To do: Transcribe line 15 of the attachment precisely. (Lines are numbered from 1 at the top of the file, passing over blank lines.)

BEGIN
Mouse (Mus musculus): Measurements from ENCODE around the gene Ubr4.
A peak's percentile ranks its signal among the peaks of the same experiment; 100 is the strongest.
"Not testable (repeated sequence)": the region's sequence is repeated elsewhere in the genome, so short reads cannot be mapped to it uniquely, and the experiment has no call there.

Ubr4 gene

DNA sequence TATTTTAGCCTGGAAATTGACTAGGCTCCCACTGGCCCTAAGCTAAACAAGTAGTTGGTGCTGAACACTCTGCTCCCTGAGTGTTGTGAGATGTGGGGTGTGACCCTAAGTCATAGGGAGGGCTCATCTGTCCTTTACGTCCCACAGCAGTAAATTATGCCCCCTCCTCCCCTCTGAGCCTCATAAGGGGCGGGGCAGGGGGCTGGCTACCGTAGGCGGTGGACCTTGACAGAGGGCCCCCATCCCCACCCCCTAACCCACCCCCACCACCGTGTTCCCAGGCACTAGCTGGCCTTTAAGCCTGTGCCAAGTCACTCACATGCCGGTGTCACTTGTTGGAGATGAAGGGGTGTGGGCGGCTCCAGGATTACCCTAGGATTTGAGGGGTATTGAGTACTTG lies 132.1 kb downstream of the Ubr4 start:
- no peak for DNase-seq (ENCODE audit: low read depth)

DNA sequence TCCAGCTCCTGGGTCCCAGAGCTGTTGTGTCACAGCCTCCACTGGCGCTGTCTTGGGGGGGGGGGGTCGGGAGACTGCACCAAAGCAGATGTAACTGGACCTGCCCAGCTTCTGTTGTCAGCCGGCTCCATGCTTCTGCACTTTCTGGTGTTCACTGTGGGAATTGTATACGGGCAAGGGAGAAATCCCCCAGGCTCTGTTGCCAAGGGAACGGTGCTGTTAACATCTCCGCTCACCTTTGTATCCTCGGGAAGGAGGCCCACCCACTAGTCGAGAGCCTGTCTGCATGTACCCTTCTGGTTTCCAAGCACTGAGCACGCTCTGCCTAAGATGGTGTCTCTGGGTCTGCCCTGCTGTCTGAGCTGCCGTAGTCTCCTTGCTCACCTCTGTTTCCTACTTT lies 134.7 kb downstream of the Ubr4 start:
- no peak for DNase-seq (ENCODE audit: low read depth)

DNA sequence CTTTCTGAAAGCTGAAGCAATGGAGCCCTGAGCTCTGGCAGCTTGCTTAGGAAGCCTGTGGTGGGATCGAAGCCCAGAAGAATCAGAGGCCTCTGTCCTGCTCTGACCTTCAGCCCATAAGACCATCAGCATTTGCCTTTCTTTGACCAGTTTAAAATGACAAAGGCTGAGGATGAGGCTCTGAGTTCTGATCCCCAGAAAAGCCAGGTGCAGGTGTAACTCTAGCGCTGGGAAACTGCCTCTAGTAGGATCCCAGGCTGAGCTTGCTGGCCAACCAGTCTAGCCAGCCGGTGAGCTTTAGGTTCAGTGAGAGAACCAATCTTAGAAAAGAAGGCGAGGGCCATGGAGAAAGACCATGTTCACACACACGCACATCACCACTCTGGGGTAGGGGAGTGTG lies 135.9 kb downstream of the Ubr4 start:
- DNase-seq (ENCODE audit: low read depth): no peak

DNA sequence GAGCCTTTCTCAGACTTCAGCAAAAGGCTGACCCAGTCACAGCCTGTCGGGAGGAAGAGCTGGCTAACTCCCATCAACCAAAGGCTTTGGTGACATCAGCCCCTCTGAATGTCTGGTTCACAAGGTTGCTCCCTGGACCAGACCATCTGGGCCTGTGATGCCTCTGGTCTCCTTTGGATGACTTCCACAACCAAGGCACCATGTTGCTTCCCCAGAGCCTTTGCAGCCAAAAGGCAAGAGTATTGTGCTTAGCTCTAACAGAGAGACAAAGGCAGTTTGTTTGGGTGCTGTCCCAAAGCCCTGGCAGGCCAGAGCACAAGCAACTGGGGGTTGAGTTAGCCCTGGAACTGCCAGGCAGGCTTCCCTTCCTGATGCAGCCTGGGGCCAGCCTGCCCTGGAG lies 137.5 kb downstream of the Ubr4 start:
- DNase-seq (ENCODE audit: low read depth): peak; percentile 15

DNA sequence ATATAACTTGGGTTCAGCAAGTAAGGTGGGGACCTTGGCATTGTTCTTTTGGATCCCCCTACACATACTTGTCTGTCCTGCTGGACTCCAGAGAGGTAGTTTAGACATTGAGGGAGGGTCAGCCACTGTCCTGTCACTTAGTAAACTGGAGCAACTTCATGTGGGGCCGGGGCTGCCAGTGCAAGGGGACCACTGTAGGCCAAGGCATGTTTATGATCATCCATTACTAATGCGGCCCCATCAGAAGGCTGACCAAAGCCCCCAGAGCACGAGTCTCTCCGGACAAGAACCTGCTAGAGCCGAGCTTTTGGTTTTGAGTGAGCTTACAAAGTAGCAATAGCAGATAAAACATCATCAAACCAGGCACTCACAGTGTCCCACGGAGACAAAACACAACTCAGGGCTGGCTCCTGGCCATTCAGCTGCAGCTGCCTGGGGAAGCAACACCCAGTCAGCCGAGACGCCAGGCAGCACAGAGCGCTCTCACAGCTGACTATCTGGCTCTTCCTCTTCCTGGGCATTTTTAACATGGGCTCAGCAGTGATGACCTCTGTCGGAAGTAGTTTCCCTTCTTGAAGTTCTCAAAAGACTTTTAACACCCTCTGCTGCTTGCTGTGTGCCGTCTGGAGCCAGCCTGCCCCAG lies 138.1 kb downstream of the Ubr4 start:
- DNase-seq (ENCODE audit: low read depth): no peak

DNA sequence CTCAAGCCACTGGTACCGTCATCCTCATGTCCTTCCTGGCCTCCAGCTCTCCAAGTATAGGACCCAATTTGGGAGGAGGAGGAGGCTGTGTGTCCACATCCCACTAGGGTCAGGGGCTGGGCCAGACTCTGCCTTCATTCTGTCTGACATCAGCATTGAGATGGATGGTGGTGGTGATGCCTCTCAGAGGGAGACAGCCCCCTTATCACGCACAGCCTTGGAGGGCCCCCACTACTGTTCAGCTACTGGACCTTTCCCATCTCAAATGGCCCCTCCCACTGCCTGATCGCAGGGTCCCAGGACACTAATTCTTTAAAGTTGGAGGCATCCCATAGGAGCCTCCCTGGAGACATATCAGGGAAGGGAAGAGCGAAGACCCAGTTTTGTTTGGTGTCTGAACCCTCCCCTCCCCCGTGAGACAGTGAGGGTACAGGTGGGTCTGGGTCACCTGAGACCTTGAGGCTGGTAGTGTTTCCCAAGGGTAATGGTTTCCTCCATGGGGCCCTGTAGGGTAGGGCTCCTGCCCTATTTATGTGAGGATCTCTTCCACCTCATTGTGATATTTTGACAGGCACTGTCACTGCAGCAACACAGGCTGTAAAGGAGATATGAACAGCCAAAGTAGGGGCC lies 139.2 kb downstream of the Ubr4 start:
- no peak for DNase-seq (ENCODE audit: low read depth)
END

DNA sequence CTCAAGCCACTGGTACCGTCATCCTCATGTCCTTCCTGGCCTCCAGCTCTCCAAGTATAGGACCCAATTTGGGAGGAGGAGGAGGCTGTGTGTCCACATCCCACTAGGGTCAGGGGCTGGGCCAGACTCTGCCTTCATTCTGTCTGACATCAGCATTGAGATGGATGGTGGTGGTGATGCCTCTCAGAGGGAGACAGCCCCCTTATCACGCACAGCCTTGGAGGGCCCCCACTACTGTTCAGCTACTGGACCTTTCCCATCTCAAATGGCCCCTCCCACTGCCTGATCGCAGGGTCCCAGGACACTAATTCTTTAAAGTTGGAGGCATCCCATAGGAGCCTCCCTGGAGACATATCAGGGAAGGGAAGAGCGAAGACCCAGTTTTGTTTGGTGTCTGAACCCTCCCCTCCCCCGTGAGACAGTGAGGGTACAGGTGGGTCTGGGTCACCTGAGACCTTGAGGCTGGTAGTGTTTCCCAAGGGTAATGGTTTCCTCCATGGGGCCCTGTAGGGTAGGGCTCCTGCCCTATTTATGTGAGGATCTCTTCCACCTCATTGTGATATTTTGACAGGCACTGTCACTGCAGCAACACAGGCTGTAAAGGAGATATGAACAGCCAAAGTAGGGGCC lies 139.2 kb downstream of the Ubr4 start: